BUFFALO, N.Y. — God, math, numbers and art.
These are some of the topics that scientists, artists and a
retired pastor will discuss on April 24 at an event titled
It’s the last installment of the 2012-13 season of
Buffalo’s Science & Art Cabaret series, which invites the
public to grab a drink and listen as artists and top university
researchers discuss how a common theme relates to fields from
physics to philosophy to art.
“Nothing” is the topic of the next cabaret, and the
15th cabaret held since 2009. The event will take place at 7 p.m.
on Wednesday, April 24, at the Ninth Ward at Babeville, an intimate
basement club at 341 Delaware Ave., Buffalo.
Admission is free and everyone is welcome. Guests will enjoy a
The line-up for the night will include:
- Mathematician David Hemmer, professor and chair of
mathematics at the University at Buffalo, who will speak on
“The Cantor Set: When 1 – 1 ≠ 0.”
- Artist Jody Hanson, who will speak on “The near
nothingness of art.”
- Poet Paul Hogan, vice president of the John R. Oishei
Foundation, who will speak on “Differentiating calculations
of the poetic vs. scientific mass of nothing.”
- Reverend Dave Persons, who will speak on “God,
ultimate reality, being nothing.”
- Artist Alexandra P. Spaulding, whose art aims to
generate ineffable experiences, who will speak on “Creating a
place within nothing from which to begin.”
The Science & Art Cabaret series is a collaboration between
the UB College of Arts and Sciences, Hallwalls Contemporary Arts
Center and Buffalo Museum of Science.
Part of the burgeoning worldwide Cafe Scientifique movement, the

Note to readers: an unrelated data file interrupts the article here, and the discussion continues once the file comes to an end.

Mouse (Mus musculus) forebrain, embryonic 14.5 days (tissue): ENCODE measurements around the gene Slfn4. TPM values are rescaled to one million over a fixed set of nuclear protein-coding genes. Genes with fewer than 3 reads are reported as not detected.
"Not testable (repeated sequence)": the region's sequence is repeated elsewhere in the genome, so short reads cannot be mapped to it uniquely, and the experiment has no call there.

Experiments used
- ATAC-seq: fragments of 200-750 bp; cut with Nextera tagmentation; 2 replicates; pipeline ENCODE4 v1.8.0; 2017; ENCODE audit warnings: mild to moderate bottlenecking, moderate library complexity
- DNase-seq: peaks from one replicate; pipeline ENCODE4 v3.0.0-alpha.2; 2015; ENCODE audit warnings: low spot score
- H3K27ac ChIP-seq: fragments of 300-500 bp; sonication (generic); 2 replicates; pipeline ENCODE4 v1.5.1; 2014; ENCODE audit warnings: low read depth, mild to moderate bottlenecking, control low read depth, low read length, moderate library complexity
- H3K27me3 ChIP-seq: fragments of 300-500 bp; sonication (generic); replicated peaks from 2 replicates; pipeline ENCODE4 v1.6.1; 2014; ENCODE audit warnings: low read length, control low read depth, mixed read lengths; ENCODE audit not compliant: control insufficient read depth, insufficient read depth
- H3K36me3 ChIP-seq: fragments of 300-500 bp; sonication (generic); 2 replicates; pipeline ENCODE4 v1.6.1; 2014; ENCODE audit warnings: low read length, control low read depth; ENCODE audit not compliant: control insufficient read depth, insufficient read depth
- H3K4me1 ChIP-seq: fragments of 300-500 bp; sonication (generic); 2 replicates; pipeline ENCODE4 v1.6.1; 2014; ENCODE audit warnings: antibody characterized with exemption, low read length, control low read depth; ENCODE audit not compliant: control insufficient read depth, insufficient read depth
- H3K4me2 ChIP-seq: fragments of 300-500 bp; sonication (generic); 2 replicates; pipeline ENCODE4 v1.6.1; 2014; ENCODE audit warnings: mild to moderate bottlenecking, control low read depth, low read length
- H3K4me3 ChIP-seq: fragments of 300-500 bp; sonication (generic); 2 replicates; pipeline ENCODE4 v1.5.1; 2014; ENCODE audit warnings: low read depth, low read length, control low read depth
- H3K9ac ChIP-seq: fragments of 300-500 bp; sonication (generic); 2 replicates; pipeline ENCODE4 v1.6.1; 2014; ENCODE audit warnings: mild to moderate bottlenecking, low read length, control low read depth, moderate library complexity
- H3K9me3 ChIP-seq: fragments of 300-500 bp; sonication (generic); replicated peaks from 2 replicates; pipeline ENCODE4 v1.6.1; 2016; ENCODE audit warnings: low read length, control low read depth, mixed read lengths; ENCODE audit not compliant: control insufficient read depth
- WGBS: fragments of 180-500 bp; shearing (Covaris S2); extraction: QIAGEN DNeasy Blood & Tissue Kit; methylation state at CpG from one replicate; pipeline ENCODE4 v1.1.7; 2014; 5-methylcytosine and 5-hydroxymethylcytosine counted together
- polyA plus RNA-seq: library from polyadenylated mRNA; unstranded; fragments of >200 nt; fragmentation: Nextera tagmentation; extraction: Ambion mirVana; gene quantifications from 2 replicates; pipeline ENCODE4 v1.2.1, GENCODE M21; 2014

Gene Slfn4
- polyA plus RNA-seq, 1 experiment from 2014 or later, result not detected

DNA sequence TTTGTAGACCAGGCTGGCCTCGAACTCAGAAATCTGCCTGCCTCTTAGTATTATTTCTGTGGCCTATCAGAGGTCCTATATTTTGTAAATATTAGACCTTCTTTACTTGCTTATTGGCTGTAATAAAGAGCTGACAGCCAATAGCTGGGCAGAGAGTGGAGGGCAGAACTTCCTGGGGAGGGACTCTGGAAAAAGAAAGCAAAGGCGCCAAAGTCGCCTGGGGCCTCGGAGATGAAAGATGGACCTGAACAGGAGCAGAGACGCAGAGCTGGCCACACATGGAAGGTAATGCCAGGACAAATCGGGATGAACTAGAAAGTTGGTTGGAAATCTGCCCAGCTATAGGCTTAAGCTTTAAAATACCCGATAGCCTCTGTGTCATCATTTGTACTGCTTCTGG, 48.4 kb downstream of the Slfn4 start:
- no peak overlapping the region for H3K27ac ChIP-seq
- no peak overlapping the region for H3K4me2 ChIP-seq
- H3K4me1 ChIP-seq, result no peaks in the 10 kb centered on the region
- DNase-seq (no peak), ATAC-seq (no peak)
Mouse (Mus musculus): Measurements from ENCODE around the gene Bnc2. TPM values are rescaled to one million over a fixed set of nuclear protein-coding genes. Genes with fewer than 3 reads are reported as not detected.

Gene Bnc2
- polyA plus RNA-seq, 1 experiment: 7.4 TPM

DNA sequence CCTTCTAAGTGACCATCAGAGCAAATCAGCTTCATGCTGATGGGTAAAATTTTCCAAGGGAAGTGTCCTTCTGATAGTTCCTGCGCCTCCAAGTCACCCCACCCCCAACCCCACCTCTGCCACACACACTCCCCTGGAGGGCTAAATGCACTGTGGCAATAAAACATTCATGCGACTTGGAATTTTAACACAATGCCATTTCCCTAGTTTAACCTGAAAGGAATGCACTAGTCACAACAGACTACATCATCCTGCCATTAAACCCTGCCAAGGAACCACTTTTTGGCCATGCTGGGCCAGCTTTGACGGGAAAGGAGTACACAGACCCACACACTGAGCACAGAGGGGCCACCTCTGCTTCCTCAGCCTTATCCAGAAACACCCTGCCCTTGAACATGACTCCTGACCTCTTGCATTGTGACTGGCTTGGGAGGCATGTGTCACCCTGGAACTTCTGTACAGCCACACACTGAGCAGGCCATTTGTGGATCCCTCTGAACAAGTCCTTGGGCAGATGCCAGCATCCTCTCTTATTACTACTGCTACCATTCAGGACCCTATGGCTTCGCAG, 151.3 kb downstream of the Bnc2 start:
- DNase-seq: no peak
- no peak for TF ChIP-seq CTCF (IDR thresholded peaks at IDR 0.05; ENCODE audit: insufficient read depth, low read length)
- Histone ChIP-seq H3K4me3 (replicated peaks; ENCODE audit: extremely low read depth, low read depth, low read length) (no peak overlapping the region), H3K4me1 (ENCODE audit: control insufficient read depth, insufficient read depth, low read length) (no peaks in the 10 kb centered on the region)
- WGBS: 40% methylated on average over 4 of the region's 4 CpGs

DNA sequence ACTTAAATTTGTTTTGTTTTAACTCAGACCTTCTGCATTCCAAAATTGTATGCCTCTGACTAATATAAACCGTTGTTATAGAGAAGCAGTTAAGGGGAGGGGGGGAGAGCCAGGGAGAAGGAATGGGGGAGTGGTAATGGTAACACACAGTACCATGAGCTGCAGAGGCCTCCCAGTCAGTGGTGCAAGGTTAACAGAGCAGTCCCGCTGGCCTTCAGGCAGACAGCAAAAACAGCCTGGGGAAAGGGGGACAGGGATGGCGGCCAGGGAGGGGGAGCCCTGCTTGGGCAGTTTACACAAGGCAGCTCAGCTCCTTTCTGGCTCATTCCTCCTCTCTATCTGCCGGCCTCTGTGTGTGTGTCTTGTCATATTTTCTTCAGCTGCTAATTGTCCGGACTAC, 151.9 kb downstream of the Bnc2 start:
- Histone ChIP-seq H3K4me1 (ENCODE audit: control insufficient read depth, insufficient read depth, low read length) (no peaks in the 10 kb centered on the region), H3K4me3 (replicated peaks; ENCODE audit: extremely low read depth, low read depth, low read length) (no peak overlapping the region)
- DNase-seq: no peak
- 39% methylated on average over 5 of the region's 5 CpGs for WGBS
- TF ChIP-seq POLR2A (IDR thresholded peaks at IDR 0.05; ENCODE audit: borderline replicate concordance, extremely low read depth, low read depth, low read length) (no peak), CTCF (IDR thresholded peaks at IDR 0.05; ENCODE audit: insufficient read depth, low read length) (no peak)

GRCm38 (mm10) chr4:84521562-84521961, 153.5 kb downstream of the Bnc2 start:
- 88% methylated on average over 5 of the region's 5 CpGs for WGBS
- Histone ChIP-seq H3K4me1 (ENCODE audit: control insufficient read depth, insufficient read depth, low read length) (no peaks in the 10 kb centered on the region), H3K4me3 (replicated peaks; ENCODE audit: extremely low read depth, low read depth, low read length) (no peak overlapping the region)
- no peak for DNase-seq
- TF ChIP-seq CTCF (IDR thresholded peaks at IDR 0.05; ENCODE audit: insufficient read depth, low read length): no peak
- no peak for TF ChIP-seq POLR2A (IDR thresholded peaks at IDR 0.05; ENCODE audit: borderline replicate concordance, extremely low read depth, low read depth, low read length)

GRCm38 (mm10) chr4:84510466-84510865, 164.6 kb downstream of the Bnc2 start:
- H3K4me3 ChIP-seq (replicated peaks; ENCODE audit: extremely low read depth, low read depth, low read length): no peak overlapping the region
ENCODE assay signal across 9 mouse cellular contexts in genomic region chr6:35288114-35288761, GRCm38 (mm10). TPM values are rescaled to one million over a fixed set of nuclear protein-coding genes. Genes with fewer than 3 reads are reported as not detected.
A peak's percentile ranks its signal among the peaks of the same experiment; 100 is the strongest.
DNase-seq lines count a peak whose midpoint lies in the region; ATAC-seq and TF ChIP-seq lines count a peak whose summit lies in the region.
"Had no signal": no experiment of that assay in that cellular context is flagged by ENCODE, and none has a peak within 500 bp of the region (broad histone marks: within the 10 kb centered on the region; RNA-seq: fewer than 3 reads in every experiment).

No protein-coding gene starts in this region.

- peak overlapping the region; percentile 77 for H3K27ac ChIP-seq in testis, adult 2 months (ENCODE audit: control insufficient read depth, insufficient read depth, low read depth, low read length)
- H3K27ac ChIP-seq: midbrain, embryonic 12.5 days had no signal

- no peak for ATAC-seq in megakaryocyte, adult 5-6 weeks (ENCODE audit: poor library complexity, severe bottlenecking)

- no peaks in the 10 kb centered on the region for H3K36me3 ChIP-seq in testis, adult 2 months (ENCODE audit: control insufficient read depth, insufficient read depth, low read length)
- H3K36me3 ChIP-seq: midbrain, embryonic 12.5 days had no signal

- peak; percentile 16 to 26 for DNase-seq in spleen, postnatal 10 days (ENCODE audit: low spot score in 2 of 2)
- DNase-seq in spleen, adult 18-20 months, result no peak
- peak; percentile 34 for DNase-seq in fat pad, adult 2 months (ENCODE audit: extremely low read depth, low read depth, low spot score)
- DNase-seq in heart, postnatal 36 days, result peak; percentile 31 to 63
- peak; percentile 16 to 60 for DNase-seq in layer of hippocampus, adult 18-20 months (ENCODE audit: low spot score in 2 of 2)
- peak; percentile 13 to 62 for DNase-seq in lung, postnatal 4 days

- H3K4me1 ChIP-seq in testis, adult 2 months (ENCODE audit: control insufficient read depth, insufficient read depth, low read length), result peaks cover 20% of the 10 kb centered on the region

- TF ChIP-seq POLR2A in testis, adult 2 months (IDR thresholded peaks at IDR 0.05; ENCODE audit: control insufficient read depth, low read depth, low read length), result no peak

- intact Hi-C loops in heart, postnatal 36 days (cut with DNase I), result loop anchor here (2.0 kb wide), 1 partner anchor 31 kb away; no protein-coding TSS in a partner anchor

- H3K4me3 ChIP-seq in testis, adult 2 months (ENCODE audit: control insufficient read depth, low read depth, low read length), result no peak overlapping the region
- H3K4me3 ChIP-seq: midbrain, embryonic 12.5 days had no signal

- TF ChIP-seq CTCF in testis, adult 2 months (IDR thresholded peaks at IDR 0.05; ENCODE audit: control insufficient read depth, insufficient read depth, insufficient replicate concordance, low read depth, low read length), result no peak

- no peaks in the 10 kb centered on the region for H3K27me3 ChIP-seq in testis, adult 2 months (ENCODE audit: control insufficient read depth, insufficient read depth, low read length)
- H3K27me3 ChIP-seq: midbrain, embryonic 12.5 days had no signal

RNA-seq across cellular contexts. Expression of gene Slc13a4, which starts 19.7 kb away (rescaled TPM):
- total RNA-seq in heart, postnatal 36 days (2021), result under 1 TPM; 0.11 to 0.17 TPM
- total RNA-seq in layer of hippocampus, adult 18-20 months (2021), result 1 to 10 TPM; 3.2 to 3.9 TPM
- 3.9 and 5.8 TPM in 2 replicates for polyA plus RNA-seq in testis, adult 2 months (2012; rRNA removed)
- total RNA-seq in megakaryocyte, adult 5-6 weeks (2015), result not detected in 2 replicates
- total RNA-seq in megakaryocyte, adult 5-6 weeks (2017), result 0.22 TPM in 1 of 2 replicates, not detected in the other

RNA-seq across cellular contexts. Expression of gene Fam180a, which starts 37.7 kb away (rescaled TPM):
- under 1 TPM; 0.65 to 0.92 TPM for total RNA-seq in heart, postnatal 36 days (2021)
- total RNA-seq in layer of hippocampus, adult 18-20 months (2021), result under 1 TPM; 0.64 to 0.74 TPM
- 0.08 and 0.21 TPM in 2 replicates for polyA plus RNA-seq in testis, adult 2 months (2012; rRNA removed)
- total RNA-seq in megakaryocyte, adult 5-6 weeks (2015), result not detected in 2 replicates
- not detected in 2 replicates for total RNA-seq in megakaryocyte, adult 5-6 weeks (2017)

Science & Art Cabaret takes science out of the lecture hall and
into informal public spaces where freewheeling discussions take
place. The cabaret's home base is the Ninth Ward at Babeville in
Buffalo, an intimate basement club where patrons can rub elbows
with local artists and top university researchers in an
interactive, casual setting.
Co-founder Will Kinney, UB associate professor of physics,
describes the cabaret as "an entertaining mash-up of cutting-edge
science and technology with art, music, poetry and performance."
It's a tribute to the time-tested ideal that public spaces, like
cafes and bars, can serve as hubs of intellectual discussion, and
not just as places to engage in leisurely pursuits.
The cabaret celebrates and explores creativity in all its forms,
from the quantitative to the whimsical. In the process,
participants uncover surprising commonalities among diverse
viewpoints, learn from each other and have a great time.
For information on the Science & Art Cabaret and past
events, visit http://www.hallwalls.org/science-art.php.